Crustacean Genomics

Crustaceans are a group of arthropods that includes familiar animals like crabs, shrimp, and lobsters, as well as thousands of other species with extremely varied ways of life including ferocious mantis shrimp, lanky 12-foot wide Japanese spider crabs, miniscule sea monkeys (brine shrimp), shell-incased barnacles, giant deep-sea isopods, and many others. For centuries scientists have debated how these various animals evolved, and this largely remains a mystery today. By using large genomic and transcriptomic datasets and expanded taxon sampling I hope to better understand their evolution and resolve this large and important branch of the tree of life.

Copepod Diversity

Copepods are a group of small aquatic crustaceans containing >14,000 species that are likely the most abundant animals in the ocean. Most copepods are about the size and shape of a sesame seed or grain of rice, but their small size belies their essential role in ecosystems. They are ubiquitous in aquatic environments from mountain streams to all depths of the ocean and are even abundant in canopy mosses and wet soils. Most ocean animals are directly or indirectly dependent on copepods as a food source. In addition, about half of all copepods (>6,000 species) are parasites of other animals – my research largely focuses on parasitic copepods.

microCT of three spined stickleback with 2 Lernaea copepods (red) embedded

I combine field expeditions, traditional morphological identification, cutting-edge imaging technologies, and genomic analses to better understand copepod diversity. I use light microscopy, microCT, SEM, and histology to identify copepods, describe new species, and document their morphology. I use next-generation sequencing (NGS) to understand how copepods are related to each other and how they have diversified. Much of the copepod tree of life remains largely unresolved, with only >4% of copepod species included in phylogenetic analyses. Despite this lack of resultion, current data suggest copepods evolved to be parasitic at least 14 times which has resulted in spectacular morphological diversity and extreme host range (14 phyla). Taken together, this makes the Copepoda an ideal system to test hypothesis regarding the evolution of parastism, morphological evolution, and the evolutionary dynamics of host associations. My 3 year NSF postdoc research fellowship focuses on building the copepod tree of life by developing an AHE probe set for copepod phylogenomics.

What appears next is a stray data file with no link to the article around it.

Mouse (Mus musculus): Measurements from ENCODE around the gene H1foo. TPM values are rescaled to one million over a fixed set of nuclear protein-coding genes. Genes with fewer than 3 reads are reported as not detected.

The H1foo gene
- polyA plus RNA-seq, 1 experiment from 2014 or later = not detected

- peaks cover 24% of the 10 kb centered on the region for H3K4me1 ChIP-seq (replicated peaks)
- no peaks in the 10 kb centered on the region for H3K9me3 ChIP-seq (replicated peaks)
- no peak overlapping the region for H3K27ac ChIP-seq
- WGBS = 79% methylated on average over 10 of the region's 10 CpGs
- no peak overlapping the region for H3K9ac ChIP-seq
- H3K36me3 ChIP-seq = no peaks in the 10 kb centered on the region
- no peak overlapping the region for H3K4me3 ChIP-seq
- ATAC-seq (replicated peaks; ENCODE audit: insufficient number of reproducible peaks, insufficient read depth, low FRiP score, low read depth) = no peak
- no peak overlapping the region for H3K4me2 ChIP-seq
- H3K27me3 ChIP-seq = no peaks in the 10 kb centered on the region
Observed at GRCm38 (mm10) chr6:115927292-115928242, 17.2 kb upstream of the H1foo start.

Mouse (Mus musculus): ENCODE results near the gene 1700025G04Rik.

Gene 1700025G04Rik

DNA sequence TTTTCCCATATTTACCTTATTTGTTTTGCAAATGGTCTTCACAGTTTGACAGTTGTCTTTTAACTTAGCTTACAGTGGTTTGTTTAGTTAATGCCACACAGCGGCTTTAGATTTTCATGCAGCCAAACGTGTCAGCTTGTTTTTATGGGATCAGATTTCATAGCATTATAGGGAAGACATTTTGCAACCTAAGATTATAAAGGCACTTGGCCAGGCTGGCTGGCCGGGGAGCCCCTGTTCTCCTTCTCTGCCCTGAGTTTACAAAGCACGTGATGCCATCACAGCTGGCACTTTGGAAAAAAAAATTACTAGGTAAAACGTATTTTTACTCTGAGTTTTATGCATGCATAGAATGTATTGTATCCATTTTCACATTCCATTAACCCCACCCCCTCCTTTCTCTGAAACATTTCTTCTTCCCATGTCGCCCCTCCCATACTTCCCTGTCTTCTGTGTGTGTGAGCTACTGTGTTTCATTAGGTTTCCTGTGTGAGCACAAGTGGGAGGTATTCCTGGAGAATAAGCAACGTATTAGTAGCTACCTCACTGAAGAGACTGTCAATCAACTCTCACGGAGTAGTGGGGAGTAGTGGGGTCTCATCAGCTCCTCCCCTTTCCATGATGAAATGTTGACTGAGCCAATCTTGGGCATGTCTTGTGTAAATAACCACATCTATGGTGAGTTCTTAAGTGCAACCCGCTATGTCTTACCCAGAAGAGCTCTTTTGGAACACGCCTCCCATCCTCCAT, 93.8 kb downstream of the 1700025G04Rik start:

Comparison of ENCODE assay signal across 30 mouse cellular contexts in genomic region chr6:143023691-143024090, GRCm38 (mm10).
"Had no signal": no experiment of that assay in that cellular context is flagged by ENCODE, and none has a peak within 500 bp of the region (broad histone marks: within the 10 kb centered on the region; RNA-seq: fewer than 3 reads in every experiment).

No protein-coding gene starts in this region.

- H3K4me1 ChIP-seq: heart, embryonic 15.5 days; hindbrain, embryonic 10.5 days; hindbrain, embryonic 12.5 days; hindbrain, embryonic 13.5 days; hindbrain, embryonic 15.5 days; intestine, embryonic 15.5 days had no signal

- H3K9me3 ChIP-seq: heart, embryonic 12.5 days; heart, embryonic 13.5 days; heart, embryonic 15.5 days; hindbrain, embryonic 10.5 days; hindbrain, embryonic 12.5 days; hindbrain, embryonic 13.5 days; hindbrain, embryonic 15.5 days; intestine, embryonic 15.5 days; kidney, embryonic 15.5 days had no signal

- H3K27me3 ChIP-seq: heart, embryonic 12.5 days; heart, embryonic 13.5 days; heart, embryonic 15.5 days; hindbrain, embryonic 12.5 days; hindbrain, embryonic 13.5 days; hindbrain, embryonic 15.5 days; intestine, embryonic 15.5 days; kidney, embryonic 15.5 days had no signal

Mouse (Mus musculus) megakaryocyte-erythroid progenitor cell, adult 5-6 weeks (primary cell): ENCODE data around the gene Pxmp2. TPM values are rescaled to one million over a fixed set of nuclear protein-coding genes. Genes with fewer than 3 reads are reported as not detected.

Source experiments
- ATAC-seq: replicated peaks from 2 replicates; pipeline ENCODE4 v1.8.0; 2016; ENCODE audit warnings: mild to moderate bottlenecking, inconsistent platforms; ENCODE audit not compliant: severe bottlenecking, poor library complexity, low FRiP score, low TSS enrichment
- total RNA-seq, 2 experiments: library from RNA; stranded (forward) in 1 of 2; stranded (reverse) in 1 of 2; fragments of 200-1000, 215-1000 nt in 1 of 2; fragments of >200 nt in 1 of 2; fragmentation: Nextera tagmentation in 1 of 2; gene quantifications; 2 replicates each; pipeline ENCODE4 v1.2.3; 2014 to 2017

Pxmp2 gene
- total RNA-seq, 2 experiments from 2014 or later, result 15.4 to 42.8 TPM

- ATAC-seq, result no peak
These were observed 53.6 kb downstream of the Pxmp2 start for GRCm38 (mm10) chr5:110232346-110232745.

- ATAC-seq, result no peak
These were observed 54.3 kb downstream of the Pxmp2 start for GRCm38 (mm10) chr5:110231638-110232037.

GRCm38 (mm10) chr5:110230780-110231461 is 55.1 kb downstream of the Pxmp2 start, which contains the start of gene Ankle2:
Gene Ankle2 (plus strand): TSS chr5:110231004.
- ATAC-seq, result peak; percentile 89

A diversity of parasitic copepod body plans. Image Credit

Tapeworm Taxonomy and Systematics

Tapeworms are parasites that live in the intestines of vertebrates. They lack all elements of a digestive tract, instead they rely on their host for nutrients, which tapeworms absorb through the surfaces of their body. I have described 5 species of tapeworms from sharks and documented a novel attachment mechanism in a genus of shark tapeworms. While most tapeworms attach with their head, a specialized attachment organ called a scolex, species of Calliobothrium use, to a much greater extent, spikey structures along the length of their body to attach to the villi on the gut of their hosts.

Computational Biology

I apply computational biology methods to answer biological questions. Often, these questions are related to the topics above, but I have also collaborated in a variety of other areas including human gene expression in cancer, mouse models of human disease, microbiome characterization, and hookworm developmental gene expression. My computational biology work has involved phylogenetics, ortholog identification, transcriptomics, differential gene expression analysis, microbiome analysis, and genome annotation.